Just when you thought that the barbaric practice of water boarding was at the top of the torture list; along comes the Los Angeles Time with a headline grabbing story about sleep deprivation.  Given the details of the story, I think that I would opt for water boarding everyday of the week and twice on Sundays rather than be deprived of sleep shackled and chained for up to eleven days at a time.  Read the story here

This story is part of a larger picture that is being painted by Jane Mayer in her book The Dark Side.  The Holy Grail of presidential power does not reside inside of 1600 Pennsylvania Avenue but rather in The Office of Legal Counsel within the Department of Justice.  If you want to know more I suggest that you buy the book or borrow it from your local library.  It really is a must read.

Through this office Dickless Cheney and his War Council manged to circumvent the United States Constitution, The Geneva Conventions, United State’s laws against torture, The Uniformed Code of Military Justice, and over 200 years of U.S. military etiquette.  This group of rogues also broke long established protocols between inter-agency cooperation.  There is a reason that Dickless Cheney is taking the point on this issue.  All illegal roads taken, point back to him.


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The C.I.A. Exposed by Jane Mayer!










Filed under Politics, Society

After 9/11!


























One of the most horrific events of our time occurred in the morning on September 11, 2001.  It’s the day that America stood still.  It’s one of those events that each and every American will remember where they were and what they were doing.  The idea that we we were protected by two oceans was forever lost.  What else that was lost in the proceeding days, by a handful of government lawyers and Dick Cheney, were the very ideals upon which this country was founded and operated on.  In those days, were the days, when the gloves came off.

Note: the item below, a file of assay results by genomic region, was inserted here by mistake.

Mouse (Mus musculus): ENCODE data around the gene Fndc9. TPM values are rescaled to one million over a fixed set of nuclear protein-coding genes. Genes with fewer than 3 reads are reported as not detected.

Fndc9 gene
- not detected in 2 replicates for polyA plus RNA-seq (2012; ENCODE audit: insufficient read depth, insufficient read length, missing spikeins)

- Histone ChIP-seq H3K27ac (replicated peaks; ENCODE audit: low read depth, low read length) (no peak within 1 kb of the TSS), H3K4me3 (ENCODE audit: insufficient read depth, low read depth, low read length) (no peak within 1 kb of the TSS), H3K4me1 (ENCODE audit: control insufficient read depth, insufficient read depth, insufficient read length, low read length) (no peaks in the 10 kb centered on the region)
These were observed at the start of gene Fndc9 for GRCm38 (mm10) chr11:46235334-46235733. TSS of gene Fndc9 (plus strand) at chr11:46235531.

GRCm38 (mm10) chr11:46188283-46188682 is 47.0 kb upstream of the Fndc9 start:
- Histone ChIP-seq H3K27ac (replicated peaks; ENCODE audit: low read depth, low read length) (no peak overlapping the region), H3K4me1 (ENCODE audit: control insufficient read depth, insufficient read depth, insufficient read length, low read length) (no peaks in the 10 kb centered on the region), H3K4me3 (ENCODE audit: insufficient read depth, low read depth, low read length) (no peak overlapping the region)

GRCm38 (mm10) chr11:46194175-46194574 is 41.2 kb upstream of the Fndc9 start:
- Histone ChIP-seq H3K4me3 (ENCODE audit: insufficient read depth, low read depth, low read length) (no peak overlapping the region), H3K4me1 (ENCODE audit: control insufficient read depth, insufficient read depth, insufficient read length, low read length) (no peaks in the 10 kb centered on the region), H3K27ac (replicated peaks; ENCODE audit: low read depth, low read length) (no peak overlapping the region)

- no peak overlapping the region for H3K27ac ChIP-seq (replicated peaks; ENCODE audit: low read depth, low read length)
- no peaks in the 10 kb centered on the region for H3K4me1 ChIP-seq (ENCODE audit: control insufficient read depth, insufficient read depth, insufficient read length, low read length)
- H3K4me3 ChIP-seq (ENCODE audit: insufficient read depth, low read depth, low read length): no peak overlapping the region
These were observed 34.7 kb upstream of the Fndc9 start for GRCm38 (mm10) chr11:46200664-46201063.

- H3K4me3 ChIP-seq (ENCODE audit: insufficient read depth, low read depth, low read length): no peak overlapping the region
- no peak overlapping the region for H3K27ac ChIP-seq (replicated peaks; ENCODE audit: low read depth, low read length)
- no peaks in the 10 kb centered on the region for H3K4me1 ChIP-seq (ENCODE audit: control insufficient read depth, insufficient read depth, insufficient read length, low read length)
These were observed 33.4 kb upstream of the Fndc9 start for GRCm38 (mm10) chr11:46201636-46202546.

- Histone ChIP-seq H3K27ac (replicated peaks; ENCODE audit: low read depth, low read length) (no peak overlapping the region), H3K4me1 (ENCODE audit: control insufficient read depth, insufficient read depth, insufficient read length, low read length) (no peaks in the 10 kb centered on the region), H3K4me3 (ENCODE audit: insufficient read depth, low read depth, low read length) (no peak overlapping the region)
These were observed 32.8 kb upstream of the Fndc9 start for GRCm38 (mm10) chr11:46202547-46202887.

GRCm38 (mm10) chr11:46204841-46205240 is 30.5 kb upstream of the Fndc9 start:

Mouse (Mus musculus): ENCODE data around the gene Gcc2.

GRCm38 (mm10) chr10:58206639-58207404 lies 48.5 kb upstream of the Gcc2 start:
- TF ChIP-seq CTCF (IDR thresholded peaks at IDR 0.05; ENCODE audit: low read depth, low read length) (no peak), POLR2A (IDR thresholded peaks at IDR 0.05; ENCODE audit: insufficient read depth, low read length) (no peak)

Our circle has been having a fascinating debate on the treatment of detainees in the aftermath of 9/11.  You can follow the threads here on Fakename’s blogs The Torture Memos and Torture-Why Not?  There’s more on my blog Dickless Cheney.  Whichever side you come down on the torture issue, there is an incredible article by Christopher Hitchens on Slate concerning the British treatment of Nazi prisoners during World War II.  I encourage everyone to read it.  It will certainly give you perspective as to the merits of humane vs. inhumane treatment.

One of the main arguments against the inhumane treatment of prisoners is that it serves as a recruiting tool for the enemy.  I have no way of confirming the veracity of this claim.  However, I do know that it is not a good thing.  When we result to using the tactics of those who would do us harm makes us no better than them.  And when we become no better than the enemy that we are fighting we cease to live up to the American ideal and therefore, this experiment, this thing that we call America becomes a lie.

We cannot check our American identity at the door during a time of crisis.  One of the things that we hold most dear is that we are the beacon of freedom for the rest of the world.  This has been our identity since the country was founded.  I volunteered and served my country even though I hated being subjugated to anyone or anything.  But when I volunteered to serve it wasn’t because my father didn’t give me many options, but I truly wanted to participate and be a part of something that was larger than myself.  That’s what America is…. a place that is larger than anyone of us.  I love being an American, but right now, I am not really proud of being one.  And for that, I blame Dick Cheney and a handful of misplaced government lawyers.

More to come later…